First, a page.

Sunday, 31 October 2010

UB40 30th Anniversary thoughts

Call me DJ Urassic: I’m pretty ancient on the evolutionary scale of djs. Actually, I don’t jock anymore, and that’s probably a good thing. But I do go on the radio to do things like the Handsworth documentary. And because I’m ancient, I get called in now and again to talk about one good old day or another.

This month sees UB40 touring to mark the 30th anniversary of the release of their first album. As I was the first jock in the known universe to actually play any UB40 on the radio, I’ve been tapped up several times for reminiscences. This led to a thoroughly enjoyable hour today on BBC WM, gassing with Carl Chinn, taking calls and waxing lyrical about four track recording sessions in bedsits in King’s Heath. Ironically, the station on which I played that early UB40 stuff was... BRMB. You know, the 'Made In Birmingham' guys. They haven’t been in touch. But, hey, I don’t think they play UB40 that much these days. And truth be told, back in the day, the station wasn’t impressed by my interest in obscure local bands… at least until those bands stopped being obscure.  

Interesting fact: UB40 are the fourth most successful British band EVER. Consistency and long-term appeal will do that for you.

Second interesting fact: they deliberately chose to keep their business in their hometown. Not many bands do that.   

Third interesting fact: only a town as multi-ethnic as Birmingham could have ever produced a band like UB40; they know it, and we know it.  That’s why their gigs are so satisfying. It was interesting to note during the programme today that many of the callers feel a very real sense of gratitude as well as a kinship with the band. Seriously.

Fourth interesting fact – and this is where it gets personal: the session I ran on BRMB was a custom rough mix of some of the tracks that were being worked on for the first album, Signing Off. I asked for early mixes; I got them, they worked just fine. The session, in fact, was a stomping, whooping, huge success for the Rock show that I ran at the time.

Whenever I tell this story, I get asked if I still have the original reel to reel tape, as it would be a priceless piece of Birmingham music history – the very first evidence of UB40 on record.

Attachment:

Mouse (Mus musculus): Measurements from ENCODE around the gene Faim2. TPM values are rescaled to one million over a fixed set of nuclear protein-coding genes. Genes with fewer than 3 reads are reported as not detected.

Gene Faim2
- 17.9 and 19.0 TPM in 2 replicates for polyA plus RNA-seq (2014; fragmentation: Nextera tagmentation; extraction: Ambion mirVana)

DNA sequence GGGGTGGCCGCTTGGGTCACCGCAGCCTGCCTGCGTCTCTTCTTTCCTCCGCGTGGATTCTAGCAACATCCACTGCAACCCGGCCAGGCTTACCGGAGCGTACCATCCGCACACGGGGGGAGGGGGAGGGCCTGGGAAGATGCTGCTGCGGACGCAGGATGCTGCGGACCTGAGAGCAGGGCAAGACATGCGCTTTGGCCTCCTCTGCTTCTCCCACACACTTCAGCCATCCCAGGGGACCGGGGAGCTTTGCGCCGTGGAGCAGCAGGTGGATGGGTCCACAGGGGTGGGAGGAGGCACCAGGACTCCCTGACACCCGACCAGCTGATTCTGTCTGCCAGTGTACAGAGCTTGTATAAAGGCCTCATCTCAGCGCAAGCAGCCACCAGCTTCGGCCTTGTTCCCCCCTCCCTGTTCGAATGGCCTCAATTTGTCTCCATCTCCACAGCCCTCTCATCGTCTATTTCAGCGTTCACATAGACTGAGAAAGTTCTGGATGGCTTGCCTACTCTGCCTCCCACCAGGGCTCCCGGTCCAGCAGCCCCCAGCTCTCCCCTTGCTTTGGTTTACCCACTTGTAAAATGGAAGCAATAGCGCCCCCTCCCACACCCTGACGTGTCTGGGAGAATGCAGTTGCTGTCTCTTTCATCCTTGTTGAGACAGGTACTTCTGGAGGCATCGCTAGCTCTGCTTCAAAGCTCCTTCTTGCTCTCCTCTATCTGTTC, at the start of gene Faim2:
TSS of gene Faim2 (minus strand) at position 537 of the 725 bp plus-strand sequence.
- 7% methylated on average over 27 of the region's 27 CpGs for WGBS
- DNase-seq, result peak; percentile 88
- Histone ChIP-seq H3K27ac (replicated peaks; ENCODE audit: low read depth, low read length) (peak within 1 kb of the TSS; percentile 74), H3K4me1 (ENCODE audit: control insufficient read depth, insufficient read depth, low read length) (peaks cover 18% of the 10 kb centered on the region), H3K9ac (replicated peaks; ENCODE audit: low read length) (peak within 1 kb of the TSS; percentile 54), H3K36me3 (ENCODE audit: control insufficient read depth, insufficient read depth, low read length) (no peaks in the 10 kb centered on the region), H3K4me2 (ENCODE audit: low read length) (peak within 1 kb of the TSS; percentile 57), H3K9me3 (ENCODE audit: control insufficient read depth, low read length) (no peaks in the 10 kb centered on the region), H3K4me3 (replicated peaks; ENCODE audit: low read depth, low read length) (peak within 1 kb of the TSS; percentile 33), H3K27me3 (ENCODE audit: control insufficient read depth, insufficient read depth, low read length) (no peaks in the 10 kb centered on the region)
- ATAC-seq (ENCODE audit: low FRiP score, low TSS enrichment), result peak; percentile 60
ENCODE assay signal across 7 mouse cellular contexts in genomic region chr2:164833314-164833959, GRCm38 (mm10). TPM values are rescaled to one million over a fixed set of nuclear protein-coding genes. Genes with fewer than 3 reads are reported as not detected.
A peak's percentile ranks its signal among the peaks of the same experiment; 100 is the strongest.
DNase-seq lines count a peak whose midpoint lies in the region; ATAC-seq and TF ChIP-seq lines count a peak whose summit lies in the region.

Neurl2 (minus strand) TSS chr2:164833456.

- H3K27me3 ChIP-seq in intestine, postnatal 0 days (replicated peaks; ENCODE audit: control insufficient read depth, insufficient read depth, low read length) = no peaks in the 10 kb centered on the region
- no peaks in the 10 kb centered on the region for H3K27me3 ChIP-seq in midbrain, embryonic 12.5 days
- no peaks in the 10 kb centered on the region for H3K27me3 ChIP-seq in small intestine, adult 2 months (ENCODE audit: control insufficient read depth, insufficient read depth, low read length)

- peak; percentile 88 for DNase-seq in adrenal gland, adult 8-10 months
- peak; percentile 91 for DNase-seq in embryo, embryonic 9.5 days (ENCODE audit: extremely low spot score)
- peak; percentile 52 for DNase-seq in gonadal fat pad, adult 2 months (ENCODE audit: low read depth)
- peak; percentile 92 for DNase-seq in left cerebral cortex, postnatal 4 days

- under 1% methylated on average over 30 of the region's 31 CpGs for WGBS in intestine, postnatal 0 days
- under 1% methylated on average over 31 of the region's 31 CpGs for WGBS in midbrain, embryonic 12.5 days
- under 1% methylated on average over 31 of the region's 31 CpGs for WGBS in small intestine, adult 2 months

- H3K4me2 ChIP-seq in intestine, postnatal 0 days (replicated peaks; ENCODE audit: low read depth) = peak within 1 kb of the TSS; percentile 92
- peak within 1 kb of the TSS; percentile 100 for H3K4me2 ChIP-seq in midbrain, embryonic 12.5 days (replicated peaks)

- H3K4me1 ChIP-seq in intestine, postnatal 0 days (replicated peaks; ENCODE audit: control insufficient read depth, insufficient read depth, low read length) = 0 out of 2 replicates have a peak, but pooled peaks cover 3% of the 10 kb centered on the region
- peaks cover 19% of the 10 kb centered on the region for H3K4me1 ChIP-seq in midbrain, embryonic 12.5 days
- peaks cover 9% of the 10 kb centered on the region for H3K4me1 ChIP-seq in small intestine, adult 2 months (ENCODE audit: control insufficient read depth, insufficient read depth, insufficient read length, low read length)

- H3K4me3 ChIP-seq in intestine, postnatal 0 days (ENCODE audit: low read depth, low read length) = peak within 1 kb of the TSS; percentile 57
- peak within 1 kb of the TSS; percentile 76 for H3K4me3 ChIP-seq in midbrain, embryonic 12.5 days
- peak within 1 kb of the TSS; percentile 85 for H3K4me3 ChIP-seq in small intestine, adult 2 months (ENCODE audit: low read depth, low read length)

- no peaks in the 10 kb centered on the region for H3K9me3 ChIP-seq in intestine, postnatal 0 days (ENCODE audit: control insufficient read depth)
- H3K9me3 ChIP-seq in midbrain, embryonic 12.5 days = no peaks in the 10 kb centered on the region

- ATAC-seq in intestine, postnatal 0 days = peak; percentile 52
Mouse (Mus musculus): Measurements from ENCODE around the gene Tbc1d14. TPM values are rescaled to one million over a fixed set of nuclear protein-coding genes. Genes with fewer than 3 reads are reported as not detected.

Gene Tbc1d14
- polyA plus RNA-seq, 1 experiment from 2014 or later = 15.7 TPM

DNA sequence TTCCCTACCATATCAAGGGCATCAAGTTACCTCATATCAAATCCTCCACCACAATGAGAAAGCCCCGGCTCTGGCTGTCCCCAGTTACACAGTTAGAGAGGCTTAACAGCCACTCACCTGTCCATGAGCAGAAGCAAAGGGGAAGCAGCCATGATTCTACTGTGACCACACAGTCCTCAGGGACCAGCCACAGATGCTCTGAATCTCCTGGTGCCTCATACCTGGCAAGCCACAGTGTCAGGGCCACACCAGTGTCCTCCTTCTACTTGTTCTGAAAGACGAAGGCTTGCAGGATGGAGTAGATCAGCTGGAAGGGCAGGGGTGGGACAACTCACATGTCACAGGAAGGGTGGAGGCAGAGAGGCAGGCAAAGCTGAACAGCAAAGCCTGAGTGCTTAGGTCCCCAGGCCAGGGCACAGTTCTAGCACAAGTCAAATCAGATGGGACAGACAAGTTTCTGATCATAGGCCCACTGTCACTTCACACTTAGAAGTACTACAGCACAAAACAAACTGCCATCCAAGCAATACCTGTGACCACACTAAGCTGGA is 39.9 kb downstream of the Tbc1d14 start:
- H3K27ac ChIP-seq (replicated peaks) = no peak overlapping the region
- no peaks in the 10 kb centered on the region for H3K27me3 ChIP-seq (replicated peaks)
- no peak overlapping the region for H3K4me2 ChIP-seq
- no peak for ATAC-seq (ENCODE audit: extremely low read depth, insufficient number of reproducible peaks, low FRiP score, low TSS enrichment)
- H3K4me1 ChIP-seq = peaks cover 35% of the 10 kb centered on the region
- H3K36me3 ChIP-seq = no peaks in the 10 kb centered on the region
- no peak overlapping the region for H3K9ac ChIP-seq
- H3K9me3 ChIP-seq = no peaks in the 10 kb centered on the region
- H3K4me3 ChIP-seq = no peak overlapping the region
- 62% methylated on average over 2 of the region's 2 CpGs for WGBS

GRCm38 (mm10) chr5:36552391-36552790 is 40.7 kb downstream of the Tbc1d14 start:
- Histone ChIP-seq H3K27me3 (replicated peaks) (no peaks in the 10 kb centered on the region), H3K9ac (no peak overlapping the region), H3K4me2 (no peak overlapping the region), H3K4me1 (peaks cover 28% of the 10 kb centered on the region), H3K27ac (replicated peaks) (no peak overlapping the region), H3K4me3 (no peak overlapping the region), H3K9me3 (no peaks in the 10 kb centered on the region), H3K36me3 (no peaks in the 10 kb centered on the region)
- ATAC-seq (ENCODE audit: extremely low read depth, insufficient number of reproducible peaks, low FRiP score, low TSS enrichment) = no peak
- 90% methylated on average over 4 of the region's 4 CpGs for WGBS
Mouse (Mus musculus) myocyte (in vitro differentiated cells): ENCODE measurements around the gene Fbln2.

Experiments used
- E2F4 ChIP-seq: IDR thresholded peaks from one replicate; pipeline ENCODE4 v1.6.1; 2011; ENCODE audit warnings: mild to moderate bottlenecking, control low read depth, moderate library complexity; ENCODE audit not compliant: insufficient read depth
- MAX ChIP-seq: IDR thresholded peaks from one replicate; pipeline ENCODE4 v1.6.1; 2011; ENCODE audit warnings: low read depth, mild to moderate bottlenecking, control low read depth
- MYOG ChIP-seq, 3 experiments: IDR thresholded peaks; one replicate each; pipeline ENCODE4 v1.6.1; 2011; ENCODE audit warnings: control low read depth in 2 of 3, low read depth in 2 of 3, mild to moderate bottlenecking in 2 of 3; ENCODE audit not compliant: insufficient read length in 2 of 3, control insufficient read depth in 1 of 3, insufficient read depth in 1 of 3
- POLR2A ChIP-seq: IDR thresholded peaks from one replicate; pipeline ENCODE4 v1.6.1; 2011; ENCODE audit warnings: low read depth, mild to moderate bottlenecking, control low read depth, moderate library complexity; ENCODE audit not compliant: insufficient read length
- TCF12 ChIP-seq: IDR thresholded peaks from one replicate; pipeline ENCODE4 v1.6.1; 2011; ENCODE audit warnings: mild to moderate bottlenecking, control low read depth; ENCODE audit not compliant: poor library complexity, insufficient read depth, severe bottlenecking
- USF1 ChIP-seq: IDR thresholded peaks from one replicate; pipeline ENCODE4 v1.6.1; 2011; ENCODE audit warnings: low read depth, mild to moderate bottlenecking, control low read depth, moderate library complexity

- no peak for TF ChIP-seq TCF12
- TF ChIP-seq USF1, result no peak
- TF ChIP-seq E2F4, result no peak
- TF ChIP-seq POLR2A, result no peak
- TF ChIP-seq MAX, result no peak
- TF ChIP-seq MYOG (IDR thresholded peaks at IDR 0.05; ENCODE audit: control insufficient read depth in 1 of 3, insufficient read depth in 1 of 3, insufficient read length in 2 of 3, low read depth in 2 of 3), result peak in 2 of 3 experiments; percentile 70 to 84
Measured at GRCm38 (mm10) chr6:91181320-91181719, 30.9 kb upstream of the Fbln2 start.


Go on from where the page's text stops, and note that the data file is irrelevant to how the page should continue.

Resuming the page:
I don’t, of course. In those days, stations recycled tape, wiping the content to re-use the medium. Pro reel to reel tape was expensive stuff. Why, a 10.5” reel, giving you half an hour of play, might run you £15 in 1979, and that was too much money to tie up. This is a difficult concept to explain to anyone under 30 years of age. Factor in inflation, and that £15 gives you enough money to buy a couple of terabytes of hard disk storage… Enough for thousands of hours of material.

Now, it’s easy and cheap to make room for audio storage. Then, it wasn’t.  So countless hours of priceless material has been lost down the years. BRMB is not alone: the BBC did the same; everyone did. So a lot of stuff got lost. Some of it, like the UB40 sessions, irreplaceable, and of huge historical significance.

In a few weeks, I am launching a project  - the Pilot Project – which aims to go some way towards preventing this sort of thing happening again, so that we can stand a better chance of holding on to the vital and powerful music that is being made right now. It’s been two years in the planning, and we are a long, long way from nailing this thing down permanently.

It’s a tough call. But I live in hope. Watch this space for details, very soon.

Sunday, 3 October 2010

Handsworth Evolution – a documentary

One tradition. Three generations of Birmingham reggae.

I spent a lot of time in the summer of 2010 bathed in classic reggae grooves, chasing down some of the musicians I worked with at local radio, over a generation ago, for a radio documentary. It was a true pleasure, and while it wasn't quite a labour of love – Birmingham Music Heritage paid me, bless, em, but they didn't pay me that much – I certainly put in way more time than was economic.  The picture here is from Birmingham Museum and Art Galleries; the site's well worth a visit. 

While working on the documentary, I got to hang out again with some dear friends from back in the day – so nice to catch up with some of the guys in UB40 that I hadn’t had a chat with for ages - and forge new friendships with guys like the great Andy Hamilton, and the amazing Apache Indian. And I got to do a bit of proper radio as well. It’s all there – the story of how the children of those early post-war immigrants came up with a vital new approach to reggae, mixed, matched and mashed up... and invented whole new styles of music along the way. And right now, there’s even a third generation doing new and vital stuff. Now, with the blessing of Birmingham Music Heritage, whose commission it was, I am making it available via MixCloud. Know what? I love internet publishing. All three parts are after the jump.